I know that I can spend $600 for better tires which will probably help somewhat. And I can upgrade to SS brake lines and DOT 4 fluid and get the master cylinder brace and stuff. But is there anything that will really make an appreciable difference in stopping distance on a single emergency stop, or is the car just 500 lbs too heavy for its braking system and you just have to live with it?
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Old 04-28-2003, 12:02 PM   #21
ITWRX4ME
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Quote:
Originally posted by Chuck H
I'm fairly new to the Subaru scene, and this stuff is all pretty interesting and informative.

My experience may not be normal, but my impression is that my 03 WRX has one of the worst factory braking systems I've encountered in a "performance" car. Maybe it's mostly a matter of a fairly heavy car on crappy tires, but most of the other compact cars I've driven stop much shorter than my WRX and have a much firmer feeling brake pedal. Mine just feels like mush, even though the car only has 11,000 miles on it. The brake pedal has been spongy from day one, and the dealer tells me that "they all feel like that". I even forced them to bleed the brakes for me, and it didn't help at all.
Yeah, they're all like that. I, and most people, did stainless steel lines and pads at a minimum. I didn't feel any difference in pedal firmness. Some people have done the master cylinder bracket and claim it's better. Other people have fastened a block of wood to the brake pedal(helps with heel and toe and gets you past the mushy point easier).
Quote:
Originally posted by Chuck H
I know that I can spend $600 for better tires which will probably help somewhat. And I can upgrade to SS brake lines and DOT 4 fluid and get the master cylinder brace and stuff. But is there anything that will really make an appreciable difference in stopping distance on a single emergency stop, or is the car just 500 lbs too heavy for its braking system and you just have to live with it?
That's been answered in this thread. The short answers are
-- no, there's nothing beyond tires that will make an appreciable difference
-- no, the braking system is capable of locking the tires and therefore has the power to maintain them at the threshold of lockup
-- no, you don't have to live with it. Get stickier tires.
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Old 04-28-2003, 12:09 PM   #22
jagcars26
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Well IMHO the dealer is partly right,,the imprezas do have a mushy feel.But the stock brakes themselves are excellent IMHO even though i upgraded to Wilwoods,SS lines,and fluid..Interesting that the Legacy brake sysytem has a MUCH better feel along with good brakes.

Rudy
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Old 04-28-2003, 12:17 PM   #23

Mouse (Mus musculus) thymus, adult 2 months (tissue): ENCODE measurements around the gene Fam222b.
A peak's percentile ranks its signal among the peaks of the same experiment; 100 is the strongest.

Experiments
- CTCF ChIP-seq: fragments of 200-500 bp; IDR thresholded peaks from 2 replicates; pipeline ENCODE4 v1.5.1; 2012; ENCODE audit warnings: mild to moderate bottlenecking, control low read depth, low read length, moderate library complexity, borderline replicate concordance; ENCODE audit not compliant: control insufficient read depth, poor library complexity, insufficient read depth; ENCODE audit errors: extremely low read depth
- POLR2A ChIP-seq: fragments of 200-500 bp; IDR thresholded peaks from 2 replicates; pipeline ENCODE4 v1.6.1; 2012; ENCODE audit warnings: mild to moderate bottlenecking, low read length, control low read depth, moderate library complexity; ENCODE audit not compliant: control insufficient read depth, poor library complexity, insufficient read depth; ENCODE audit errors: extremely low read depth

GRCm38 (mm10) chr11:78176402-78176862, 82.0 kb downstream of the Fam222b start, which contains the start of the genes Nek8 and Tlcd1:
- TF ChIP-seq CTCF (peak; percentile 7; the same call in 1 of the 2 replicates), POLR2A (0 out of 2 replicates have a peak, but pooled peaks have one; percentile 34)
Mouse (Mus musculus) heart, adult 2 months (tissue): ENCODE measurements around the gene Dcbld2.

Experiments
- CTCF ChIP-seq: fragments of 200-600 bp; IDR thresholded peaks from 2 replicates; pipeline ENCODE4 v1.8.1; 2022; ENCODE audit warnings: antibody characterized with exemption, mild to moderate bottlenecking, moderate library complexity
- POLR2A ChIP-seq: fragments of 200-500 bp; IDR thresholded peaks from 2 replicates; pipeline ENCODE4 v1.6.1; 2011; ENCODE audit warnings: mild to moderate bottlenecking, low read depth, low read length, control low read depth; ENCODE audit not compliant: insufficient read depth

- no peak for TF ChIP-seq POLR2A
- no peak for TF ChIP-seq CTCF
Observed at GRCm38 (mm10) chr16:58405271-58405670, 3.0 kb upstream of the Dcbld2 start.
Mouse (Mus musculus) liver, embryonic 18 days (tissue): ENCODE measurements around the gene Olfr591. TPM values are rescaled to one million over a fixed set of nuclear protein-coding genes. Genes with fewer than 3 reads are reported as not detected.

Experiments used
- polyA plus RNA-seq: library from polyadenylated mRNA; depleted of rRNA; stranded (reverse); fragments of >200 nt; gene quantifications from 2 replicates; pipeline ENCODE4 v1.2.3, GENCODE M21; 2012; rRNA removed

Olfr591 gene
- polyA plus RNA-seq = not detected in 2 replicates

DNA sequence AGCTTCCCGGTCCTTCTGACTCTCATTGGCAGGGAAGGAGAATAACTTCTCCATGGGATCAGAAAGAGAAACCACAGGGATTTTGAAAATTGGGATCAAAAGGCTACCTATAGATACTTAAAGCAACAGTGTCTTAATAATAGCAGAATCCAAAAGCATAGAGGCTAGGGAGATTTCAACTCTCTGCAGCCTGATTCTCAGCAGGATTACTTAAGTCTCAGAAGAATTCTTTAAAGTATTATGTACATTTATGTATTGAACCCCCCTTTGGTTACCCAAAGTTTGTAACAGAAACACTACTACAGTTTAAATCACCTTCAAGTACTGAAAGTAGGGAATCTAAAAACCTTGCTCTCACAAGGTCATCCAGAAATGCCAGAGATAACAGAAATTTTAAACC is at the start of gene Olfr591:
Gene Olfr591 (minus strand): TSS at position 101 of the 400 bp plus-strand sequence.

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Quote:
Originally posted by subysouth


I had mine while I was in high school. If I knew then.... the brakes would have been my first upgrade. I cant tell you how many times I swapped padsand had my rotors turned to de-glaze them. My last resort was cop car semi-metallics which only slowed the glazing. They were downright dangerous.

Of course I drove like I was in high school too, so that didnt help much. I had a 400 Pontiac(not the 403 Olds) in mine and I had it balanced and blueprinted by a local racing engine builder. It was putting a conservative 325 to the ground at a 9.5:1 CR.

The engine was too strong for the chassis. Good drag car tho.

ss
More OT lol
Yep that 403 olds engine was terrible,,mine had a rare factory 302/4speed. I tricked up the suspension with some Koni's and some sway bars.Sticky tires,small Holley carb,little better ignition,exhaust and went autocrossing
That car was a handfull on the course or off!!!

Rudy
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Old 04-28-2003, 12:46 PM   #24
MSG
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SubySouth,
Thanks for the reply to my brake musings. I guess I like the placebo effect of downshifting to aid slowing, even though I try to blip the throttle/heel & toe.

MSG
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Old 04-28-2003, 03:58 PM   #25
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Thanks SubySouth. You always have very valuable info.

However, I don't understand people when they say stock brakes have the potential of locking the wheels... At 40 mph, yes they do. Not at 120 mph though! This is when an upgrated brake system will be able to dissipate heat faster and allow us to run within the working temp specs of the upgrated pads/rotor combination.

A BBK the will allow me to stop from 60 mph in 121 ft instead of 126 ft does very little difference to me. However, one the will allow me to slow down from 120 mph to 60 mph in 2.5 seconds instead of 5 seconds makes a world of difference.

My 0.02 $